Just as a musician improvises on a song's theme or a painter returns to a canvas to add pigment, the people involved with Dralion have kept the show, which nears its fourth year, somewhat of a work-in-progress. Sylvie Galarneau, the artistic director, says her job is "to make sure that the show evolves, without getting too far from what was the idea of the creation."
Working with 57 international cast members, from acrobats and clowns to singers and musicians, Galarneau understands that the artists grow and mature throughout the run of the production. "As they work on their craft, maybe they'll add some movement, some changes," she says. "No one wants to stagnate." She stresses the importance of recognizing the unique talents that each performer brings to the show, since the entire group is affected by even one change in the cast. "I'd like to think that's how the show stays fresh and alive," says Galarneau.
A series of a dozen moving tableaux, the two-and-a-half-hour program was inspired by Chinese culture and includes aerial and balancing feats by a troupe of Chinese acrobats. Dralion is very different from other Cirque du Soleil performances, says Galarneau -- "very bright, vibrant, and the pacing on the stage is faster."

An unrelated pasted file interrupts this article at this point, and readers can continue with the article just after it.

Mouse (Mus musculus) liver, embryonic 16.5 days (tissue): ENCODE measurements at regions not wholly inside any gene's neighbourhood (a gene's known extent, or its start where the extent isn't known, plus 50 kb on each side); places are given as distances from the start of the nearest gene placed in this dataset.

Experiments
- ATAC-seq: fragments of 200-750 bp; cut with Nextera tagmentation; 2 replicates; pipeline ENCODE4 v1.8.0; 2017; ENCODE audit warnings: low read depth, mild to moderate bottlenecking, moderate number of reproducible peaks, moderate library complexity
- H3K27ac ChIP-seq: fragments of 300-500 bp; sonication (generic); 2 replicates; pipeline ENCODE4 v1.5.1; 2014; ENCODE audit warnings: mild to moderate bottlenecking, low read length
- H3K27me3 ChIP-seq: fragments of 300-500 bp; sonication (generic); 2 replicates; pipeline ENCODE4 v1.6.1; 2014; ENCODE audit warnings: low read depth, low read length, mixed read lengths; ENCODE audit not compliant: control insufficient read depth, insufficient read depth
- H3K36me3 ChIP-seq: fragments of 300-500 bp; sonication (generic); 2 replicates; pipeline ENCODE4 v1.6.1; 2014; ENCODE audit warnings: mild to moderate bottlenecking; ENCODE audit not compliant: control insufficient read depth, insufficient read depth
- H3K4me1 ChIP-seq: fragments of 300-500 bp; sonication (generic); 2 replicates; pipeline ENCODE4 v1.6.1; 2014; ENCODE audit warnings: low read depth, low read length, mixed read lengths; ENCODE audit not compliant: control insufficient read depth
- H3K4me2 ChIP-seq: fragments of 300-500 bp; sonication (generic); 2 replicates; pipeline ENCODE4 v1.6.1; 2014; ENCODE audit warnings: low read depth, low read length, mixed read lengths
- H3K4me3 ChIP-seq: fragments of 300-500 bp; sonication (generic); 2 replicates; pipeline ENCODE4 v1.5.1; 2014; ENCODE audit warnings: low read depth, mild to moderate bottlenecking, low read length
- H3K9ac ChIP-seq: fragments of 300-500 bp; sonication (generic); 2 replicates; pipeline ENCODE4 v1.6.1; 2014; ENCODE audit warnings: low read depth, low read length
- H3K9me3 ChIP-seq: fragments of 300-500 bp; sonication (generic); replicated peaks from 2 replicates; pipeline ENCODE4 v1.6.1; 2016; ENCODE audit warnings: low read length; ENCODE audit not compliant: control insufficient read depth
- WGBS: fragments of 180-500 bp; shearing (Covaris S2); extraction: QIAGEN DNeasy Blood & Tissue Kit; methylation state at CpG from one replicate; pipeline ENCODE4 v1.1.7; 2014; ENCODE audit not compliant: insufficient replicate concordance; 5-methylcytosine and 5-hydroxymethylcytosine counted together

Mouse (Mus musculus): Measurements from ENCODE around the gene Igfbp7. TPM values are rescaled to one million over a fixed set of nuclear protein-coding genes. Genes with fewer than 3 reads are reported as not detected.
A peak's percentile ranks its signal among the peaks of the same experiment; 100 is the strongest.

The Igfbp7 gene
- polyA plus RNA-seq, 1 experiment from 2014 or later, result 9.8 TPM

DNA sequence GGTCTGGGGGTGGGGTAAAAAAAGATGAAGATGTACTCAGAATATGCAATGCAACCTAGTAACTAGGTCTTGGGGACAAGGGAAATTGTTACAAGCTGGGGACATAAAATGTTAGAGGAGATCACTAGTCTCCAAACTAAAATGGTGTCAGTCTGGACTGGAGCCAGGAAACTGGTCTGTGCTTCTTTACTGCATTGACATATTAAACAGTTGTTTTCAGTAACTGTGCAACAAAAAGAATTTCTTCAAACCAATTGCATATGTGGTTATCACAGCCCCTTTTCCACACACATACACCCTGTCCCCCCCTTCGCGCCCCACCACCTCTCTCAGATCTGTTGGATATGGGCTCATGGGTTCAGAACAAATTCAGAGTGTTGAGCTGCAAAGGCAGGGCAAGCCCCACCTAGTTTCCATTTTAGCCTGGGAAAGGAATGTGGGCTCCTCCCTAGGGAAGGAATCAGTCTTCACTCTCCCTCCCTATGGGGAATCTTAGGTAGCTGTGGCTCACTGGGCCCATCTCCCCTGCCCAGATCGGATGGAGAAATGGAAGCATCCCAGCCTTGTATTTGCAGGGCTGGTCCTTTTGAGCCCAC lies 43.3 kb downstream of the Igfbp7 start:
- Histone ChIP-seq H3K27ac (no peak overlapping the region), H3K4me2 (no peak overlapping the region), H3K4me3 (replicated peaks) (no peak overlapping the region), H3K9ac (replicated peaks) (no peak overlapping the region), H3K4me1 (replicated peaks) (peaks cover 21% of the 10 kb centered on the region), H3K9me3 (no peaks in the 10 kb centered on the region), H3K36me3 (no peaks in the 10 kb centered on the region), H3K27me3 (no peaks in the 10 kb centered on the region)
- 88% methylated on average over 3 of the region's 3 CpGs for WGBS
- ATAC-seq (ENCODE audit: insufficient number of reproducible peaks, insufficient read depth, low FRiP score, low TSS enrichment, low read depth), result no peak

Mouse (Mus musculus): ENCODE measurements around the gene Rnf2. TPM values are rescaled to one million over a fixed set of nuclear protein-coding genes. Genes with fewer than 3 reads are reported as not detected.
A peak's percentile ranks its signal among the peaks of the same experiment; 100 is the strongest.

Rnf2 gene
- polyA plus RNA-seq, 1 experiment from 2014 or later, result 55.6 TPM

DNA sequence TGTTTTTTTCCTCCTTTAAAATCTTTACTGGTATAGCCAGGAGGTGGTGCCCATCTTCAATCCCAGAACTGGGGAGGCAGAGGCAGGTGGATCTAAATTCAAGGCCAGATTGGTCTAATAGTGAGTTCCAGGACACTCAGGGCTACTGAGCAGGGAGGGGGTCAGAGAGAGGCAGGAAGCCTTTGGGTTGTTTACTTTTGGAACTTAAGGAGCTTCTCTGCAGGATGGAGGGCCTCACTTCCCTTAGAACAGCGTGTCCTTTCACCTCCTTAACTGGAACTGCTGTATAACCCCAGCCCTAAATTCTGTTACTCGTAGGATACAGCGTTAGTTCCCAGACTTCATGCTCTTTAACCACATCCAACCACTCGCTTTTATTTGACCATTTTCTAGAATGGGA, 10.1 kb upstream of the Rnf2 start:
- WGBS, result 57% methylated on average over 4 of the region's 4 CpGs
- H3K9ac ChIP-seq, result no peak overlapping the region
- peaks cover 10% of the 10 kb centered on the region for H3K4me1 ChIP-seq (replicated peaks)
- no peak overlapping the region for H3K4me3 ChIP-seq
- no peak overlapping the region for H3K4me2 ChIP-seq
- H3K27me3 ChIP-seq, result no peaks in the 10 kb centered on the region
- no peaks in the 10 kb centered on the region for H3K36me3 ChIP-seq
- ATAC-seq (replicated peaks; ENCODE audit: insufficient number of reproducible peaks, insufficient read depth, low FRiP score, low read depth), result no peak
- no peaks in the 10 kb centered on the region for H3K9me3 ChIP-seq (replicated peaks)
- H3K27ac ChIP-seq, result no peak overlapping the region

"The costumes I've designed exactly to boost that dynamic," adds François Barbeau, Dralion's costume designer. "From the beginning, it was a determination to make it very strong colors." Barbeau visited the Chinese performers in their homeland to observe the choreography before coming up with a color scheme based on the four elements: blue air, green water, red fire and ochre earth. "We also have a fifth one, called âme-force -- it's the strength of the soul in Chinese mythology," says Barbeau.
The show's whimsical name is also inspired by Chinese mythology -- it's a combination of "dragon" and "lion," two important, powerful creatures in Chinese tradition. This seems fitting because Cirque du Soleil's performances blend drama in with the stunts. Galarneau explains, "Once you start working with us, we all work in the same direction -- you cannot simply be an acrobat anymore. You have to get your skill as an actor."
With an acclaimed musical score of exotic global beats and mysterious vocals, exquisite lighting and a custom stage set inside Cirque's own Grand Chapiteau big top that can hold 2,500 people, there's no question that Dralion's stunning theatricality impresses audiences. But beyond the pageantry, visitors truly appreciate the physical feats. Galarneau says, "I think they're really amazed at what the human body can do.